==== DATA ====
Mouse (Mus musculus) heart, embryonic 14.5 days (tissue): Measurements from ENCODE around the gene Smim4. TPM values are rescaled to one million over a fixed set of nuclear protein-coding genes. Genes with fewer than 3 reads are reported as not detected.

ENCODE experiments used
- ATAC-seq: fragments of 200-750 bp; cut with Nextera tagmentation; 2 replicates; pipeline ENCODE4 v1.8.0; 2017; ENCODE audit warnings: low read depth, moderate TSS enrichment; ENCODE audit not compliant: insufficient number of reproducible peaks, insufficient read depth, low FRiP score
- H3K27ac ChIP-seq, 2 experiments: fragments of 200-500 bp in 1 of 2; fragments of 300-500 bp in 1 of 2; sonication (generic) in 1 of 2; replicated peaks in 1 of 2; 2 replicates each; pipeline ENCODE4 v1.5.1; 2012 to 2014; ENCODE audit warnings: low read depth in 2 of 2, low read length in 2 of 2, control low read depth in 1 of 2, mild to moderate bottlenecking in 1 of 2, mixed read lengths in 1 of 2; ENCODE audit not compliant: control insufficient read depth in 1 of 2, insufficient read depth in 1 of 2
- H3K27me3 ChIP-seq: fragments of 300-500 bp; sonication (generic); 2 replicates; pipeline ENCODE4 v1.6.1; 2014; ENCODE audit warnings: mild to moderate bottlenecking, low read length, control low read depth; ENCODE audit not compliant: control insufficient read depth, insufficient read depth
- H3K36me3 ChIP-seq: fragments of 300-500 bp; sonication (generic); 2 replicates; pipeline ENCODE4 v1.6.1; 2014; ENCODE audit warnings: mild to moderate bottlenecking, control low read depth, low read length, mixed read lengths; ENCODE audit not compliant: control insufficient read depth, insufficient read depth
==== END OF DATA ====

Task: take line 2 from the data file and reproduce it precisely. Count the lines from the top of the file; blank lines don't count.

ENCODE experiments used